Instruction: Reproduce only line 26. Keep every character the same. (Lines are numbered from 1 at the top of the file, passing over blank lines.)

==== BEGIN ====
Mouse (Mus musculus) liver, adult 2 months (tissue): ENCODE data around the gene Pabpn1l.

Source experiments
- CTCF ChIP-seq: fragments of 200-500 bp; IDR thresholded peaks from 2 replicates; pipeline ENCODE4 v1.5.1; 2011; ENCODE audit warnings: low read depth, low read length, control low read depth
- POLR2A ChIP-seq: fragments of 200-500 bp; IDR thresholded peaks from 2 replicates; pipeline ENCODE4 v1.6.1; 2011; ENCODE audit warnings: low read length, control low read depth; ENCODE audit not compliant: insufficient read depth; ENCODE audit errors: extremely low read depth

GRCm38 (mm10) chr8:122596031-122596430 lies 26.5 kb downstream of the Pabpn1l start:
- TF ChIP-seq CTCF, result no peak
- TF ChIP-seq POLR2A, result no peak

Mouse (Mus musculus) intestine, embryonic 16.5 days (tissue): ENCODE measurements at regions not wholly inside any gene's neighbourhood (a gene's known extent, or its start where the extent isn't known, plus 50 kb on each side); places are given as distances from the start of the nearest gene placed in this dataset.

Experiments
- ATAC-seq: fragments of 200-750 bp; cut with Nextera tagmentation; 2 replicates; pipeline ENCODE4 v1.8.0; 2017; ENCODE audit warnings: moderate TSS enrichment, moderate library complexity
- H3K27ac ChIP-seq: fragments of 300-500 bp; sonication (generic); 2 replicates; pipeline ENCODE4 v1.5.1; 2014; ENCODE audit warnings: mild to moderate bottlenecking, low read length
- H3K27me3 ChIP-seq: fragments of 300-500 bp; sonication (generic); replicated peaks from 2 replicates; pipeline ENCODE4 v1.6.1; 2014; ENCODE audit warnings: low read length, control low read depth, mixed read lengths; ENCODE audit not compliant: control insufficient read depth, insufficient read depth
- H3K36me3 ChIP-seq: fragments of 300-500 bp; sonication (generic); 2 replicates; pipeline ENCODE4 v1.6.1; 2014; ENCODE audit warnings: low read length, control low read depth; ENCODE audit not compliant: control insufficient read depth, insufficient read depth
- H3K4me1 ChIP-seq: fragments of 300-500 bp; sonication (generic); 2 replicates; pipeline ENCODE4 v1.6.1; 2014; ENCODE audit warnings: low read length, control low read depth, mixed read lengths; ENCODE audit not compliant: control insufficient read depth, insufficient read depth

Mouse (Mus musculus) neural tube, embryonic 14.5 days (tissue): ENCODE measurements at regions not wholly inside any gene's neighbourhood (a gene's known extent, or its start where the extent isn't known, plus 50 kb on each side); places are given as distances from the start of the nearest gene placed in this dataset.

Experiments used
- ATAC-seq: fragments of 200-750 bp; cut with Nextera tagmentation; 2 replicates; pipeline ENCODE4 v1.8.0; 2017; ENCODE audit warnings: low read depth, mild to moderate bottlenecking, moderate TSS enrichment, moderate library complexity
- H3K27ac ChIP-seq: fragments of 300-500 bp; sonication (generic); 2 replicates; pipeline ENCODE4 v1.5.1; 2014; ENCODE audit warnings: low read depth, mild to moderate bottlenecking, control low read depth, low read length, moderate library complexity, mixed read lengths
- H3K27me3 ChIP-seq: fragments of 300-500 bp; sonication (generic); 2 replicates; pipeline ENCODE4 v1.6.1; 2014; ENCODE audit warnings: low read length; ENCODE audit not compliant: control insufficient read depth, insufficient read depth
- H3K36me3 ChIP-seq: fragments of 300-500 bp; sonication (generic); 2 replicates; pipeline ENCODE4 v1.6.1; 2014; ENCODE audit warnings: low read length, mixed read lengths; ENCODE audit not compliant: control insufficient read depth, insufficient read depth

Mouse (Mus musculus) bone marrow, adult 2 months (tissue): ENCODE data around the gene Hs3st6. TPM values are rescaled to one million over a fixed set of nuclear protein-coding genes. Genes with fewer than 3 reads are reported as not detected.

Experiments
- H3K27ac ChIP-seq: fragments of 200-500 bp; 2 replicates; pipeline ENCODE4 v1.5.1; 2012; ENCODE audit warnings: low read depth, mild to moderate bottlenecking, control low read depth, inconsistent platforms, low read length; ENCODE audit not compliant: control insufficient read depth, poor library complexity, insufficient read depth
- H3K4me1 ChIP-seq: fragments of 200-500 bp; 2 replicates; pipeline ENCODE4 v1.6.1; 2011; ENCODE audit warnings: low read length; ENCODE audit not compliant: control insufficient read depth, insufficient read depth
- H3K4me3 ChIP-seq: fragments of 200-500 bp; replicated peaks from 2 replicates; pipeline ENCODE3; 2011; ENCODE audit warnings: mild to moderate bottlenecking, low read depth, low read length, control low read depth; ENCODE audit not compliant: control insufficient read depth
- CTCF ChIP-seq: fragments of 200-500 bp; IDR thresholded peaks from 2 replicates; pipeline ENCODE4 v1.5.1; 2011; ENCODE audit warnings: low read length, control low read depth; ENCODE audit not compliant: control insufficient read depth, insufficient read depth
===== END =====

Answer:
- CTCF ChIP-seq: fragments of 200-500 bp; IDR thresholded peaks from 2 replicates; pipeline ENCODE4 v1.5.1; 2011; ENCODE audit warnings: low read length, control low read depth; ENCODE audit not compliant: control insufficient read depth, insufficient read depth